Category Archives: Books

Meant for Better Things

Meant for Better Things

. . .we’re squeezed into uncomfortable things that pull, pinch, tug, choke, itch, hike up or down, and make the days of our lives miserable. We wear these creations of torture, we tell ourselves, in order to be agreeable to the rest of the world. But, why shouldn’t we find a way to make the rest of the world agreeable to us instead?”   —Sarah Ban Breathnach, Simple Abundance

 

Back in the day, I was a “disco” dancer. A night of dancing was torture for your feet, especially in the shoes we wore back then. They were a cross between stilettos and the stacked heels girls wear today. John Travolta would have been proud.

I took a dance class to learn new moves. A guy named Kim, several years younger tossed me over his shoulder and expected me to land on my feet. It resembled a mis-fired double lutz. My feet never forgave me.

A few years ago I took all my high-heels to Goodwill. I could still wear them, but my “sensibilities” had changed; I was no longer willing to drink the fashion slave kool-aid.

Recently I heard a radio interview with a surgeon who stated: ”Once a week someone comes in wanting her feet surgically altered to fit a particular shoe.” It sickened me to think one would do this for a pair of shoes! It reminded me of the practice of foot binding forced upon young girls that took place in China.

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Seven Cold Weather Cures

Seven Cold Weather Cures

“All good books are alike in that they are truer than if they had really happened and after you are finished reading one you will feel that all that happened to you and afterwards it all belongs to you: the good and the bad, the ecstasy, the remorse and sorrow, the people and the places and how the weather was. If you can get so that you can give that to people, then you are a writer.” ― Ernest Hemingway

 

I have books all over my house, on my shelves, on my bedside table, on my couch, and on the floor. I think there are books in my underwear drawer. I l-o-v-e to read. Reading transports us to worlds we may never get to see, to ideas that would never come to us otherwise, to characters with depth of purpose we may never experience. Time and perception are altered, and we are given the opportunity to experience our wildest dreams.  Could anything be more delicious on a freezing afternoon than a good book, time to read, and a cup of hot chocolate?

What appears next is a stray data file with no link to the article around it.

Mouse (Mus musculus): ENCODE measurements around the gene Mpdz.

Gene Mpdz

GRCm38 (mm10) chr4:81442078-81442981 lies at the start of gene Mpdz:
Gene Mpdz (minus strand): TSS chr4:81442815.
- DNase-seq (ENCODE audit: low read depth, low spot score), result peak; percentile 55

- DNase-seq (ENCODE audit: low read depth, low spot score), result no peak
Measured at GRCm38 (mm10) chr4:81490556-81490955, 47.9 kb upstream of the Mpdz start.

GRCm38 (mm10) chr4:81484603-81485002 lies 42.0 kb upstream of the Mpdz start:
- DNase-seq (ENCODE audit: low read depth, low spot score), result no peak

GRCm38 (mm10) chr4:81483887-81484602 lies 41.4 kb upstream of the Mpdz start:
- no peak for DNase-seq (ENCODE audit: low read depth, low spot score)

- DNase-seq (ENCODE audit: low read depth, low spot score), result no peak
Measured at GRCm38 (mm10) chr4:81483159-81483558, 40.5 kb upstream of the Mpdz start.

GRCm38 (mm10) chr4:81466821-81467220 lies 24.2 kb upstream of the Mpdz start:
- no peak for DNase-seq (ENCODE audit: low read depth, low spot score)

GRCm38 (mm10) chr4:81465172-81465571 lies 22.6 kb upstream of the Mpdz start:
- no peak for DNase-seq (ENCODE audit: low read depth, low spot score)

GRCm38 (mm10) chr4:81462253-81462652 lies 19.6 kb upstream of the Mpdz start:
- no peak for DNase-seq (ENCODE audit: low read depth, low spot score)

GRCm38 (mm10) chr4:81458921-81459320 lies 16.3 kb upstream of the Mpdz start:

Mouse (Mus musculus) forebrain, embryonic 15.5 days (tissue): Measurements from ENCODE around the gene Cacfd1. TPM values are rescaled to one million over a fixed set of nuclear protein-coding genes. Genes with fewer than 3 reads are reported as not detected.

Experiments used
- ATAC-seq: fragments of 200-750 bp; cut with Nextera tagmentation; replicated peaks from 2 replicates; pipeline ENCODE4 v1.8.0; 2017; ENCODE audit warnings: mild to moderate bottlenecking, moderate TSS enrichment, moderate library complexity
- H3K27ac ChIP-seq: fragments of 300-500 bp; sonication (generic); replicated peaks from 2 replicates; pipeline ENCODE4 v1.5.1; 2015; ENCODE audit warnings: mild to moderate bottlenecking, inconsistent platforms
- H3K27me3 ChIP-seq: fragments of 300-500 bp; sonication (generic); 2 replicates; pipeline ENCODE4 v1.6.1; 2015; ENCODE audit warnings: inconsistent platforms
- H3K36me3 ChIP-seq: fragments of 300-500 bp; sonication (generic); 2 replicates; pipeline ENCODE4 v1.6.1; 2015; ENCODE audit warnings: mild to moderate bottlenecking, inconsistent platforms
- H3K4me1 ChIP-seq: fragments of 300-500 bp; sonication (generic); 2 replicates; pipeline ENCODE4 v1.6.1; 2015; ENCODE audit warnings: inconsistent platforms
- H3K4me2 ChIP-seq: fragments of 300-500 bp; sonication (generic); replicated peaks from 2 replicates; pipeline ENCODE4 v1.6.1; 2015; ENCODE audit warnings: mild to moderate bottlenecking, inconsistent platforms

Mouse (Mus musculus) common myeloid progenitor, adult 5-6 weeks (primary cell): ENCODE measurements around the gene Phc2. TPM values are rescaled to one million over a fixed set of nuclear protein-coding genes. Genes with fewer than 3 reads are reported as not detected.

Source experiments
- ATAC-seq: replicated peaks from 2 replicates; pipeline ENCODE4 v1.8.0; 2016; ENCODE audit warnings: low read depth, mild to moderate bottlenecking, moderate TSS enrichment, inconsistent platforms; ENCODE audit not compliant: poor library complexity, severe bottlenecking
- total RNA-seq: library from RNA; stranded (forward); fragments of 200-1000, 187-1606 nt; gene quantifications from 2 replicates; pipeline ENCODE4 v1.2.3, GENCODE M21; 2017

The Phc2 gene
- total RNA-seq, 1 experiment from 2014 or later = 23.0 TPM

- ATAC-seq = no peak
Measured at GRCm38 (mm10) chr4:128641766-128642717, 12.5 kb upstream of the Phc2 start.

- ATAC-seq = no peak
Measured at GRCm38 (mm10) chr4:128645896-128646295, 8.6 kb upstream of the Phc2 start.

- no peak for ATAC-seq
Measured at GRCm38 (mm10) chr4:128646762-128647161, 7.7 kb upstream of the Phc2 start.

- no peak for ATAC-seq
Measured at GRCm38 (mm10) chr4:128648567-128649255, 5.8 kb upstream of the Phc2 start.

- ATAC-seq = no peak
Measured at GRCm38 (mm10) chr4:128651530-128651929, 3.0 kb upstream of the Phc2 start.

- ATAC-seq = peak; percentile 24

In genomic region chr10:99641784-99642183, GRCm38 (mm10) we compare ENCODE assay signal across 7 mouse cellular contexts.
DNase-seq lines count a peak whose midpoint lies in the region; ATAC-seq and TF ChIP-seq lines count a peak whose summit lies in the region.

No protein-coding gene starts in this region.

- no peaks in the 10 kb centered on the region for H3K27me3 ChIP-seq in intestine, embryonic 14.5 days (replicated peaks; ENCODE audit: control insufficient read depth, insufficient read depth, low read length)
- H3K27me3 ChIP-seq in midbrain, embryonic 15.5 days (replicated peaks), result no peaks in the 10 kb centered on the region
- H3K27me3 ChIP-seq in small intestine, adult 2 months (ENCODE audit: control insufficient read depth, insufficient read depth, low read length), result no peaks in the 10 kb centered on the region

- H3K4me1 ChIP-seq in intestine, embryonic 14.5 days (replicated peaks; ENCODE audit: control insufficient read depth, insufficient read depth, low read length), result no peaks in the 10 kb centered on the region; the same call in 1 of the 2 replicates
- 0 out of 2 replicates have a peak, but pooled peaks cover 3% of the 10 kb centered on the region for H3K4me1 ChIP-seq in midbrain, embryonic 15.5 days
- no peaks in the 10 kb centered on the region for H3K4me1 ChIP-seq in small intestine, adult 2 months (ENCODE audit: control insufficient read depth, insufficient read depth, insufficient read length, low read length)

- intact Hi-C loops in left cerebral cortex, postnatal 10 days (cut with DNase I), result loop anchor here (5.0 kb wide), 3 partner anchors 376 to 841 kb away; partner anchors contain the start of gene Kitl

On the road incessantly, I often listen to books that I download from the library. That four-hour drive across the state seems to float by in about an hour. Wonderful wizardry!! Sometimes I read on my iPad, laptop, or iPhone, but I prefer the real deal, an actual–book. You cannot really “curl up” with a Kindle.  Besides, my books are highlighted and underlined, with notes in the margins, and many, many, dog-eared pages.

“Must Reads” suggestions are rotated on the home page of the blog, (Yes, I have read each of them.) but today let’s focus on seven books that touched me, taught me, and opened a door I was better for having walked through.

City of Tranquil Light, Bo Caldwell, 2010

https://www.amazon.com/City-Tranquil-Light-Novel/dp/B0044X158A

Caldwell’s story broke me open. It is historical fiction, but inspired by the lives of her grandparents, American missionaries with family in Oklahoma, who served in China under horrific circumstances. As a Christian, it revealed to me what purposeful, intentional trust in God looks like. It also reminded me of the sacrifices made by those who choose to share their spiritual gifts, and do so by listening rather than preaching and by healing rather than judging. The story also schooled me regarding life in mainland China in the early twentieth century during civil war. Caldwell delivers scene after scene with such clarity and devotion that I was brought to tears over and over again.

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